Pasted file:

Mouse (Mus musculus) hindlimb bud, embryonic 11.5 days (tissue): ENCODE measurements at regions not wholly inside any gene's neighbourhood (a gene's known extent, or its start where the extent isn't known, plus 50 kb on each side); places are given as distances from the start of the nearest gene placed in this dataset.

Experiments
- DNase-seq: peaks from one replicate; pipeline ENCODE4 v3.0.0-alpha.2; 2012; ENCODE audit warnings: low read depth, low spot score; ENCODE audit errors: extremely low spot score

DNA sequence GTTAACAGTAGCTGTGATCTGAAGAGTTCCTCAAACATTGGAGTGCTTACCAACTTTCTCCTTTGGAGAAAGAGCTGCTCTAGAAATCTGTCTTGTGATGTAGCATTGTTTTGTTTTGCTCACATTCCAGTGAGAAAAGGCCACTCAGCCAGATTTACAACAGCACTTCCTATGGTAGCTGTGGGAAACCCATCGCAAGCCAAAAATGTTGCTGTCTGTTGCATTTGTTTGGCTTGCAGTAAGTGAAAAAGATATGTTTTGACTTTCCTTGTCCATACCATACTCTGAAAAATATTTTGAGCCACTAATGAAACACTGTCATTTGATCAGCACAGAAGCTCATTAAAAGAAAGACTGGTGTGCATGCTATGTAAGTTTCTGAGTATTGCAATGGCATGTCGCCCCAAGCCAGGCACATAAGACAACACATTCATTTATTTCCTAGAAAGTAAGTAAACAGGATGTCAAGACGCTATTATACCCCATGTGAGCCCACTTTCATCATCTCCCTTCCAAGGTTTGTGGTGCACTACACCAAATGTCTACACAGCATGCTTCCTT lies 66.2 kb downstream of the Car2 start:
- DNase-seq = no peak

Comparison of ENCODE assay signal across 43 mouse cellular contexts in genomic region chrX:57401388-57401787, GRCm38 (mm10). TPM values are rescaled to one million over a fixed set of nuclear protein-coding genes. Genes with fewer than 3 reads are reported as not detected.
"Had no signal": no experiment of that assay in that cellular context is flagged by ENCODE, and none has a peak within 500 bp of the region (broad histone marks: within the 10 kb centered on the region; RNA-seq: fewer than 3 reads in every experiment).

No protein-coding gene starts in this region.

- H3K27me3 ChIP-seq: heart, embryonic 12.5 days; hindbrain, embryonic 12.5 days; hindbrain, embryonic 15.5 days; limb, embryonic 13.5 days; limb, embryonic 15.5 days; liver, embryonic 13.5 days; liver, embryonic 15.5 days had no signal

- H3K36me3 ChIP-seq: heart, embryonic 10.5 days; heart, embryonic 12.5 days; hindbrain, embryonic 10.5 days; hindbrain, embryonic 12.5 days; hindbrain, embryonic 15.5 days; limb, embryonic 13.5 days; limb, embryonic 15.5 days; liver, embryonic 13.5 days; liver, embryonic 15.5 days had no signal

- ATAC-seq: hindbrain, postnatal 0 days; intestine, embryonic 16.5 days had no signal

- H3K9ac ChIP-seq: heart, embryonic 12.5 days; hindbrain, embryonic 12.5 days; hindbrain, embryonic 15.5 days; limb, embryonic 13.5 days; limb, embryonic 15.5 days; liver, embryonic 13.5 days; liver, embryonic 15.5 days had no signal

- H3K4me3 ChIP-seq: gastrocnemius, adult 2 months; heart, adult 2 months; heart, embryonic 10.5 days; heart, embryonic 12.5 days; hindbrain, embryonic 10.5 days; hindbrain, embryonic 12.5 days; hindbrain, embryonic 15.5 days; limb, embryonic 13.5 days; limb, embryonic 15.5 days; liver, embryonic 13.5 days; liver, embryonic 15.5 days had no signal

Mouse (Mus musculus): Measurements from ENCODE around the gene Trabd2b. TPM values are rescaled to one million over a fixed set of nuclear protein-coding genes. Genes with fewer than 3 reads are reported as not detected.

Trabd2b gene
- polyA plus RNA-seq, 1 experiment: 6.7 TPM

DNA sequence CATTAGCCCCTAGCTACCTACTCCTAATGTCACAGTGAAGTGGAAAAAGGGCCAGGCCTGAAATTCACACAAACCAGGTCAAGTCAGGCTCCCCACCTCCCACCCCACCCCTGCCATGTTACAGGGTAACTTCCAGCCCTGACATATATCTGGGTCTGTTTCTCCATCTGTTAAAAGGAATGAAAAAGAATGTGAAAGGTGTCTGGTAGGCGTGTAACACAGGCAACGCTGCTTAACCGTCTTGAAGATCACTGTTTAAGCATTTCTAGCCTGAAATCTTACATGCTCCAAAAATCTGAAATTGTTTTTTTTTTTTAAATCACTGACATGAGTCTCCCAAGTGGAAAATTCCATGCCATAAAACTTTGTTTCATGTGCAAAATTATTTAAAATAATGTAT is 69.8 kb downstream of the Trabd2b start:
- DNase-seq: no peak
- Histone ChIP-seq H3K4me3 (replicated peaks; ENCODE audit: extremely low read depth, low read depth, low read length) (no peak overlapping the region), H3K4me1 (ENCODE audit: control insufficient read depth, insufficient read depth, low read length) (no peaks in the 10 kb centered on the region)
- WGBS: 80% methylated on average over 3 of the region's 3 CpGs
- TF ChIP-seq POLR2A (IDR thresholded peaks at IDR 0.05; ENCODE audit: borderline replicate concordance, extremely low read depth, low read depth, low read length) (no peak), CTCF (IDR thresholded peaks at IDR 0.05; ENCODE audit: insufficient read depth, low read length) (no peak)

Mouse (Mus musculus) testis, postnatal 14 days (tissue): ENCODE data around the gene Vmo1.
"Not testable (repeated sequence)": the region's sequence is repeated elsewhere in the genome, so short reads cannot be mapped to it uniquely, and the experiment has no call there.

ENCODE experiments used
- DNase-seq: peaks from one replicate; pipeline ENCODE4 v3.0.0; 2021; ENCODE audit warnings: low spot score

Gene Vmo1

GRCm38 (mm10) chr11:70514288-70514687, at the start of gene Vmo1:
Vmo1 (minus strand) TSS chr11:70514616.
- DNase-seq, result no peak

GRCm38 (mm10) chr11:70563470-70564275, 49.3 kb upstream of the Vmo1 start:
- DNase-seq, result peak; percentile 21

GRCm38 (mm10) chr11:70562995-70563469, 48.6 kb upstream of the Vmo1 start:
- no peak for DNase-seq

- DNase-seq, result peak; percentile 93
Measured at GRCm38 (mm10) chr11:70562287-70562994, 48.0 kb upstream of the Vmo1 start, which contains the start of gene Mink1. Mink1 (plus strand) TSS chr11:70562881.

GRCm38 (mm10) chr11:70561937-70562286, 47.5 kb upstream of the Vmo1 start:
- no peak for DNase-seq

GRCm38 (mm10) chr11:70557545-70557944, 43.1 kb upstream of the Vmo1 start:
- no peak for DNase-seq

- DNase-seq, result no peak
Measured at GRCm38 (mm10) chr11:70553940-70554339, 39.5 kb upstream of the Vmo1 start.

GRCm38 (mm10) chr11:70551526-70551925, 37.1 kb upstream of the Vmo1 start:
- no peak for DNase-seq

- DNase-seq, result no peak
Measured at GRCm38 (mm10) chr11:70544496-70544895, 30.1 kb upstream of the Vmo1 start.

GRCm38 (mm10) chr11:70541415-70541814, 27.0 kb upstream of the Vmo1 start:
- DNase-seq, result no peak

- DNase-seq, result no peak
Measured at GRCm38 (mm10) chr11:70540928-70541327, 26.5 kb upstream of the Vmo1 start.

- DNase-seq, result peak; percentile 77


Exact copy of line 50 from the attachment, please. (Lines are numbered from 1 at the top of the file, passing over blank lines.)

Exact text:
- DNase-seq, result peak; percentile 77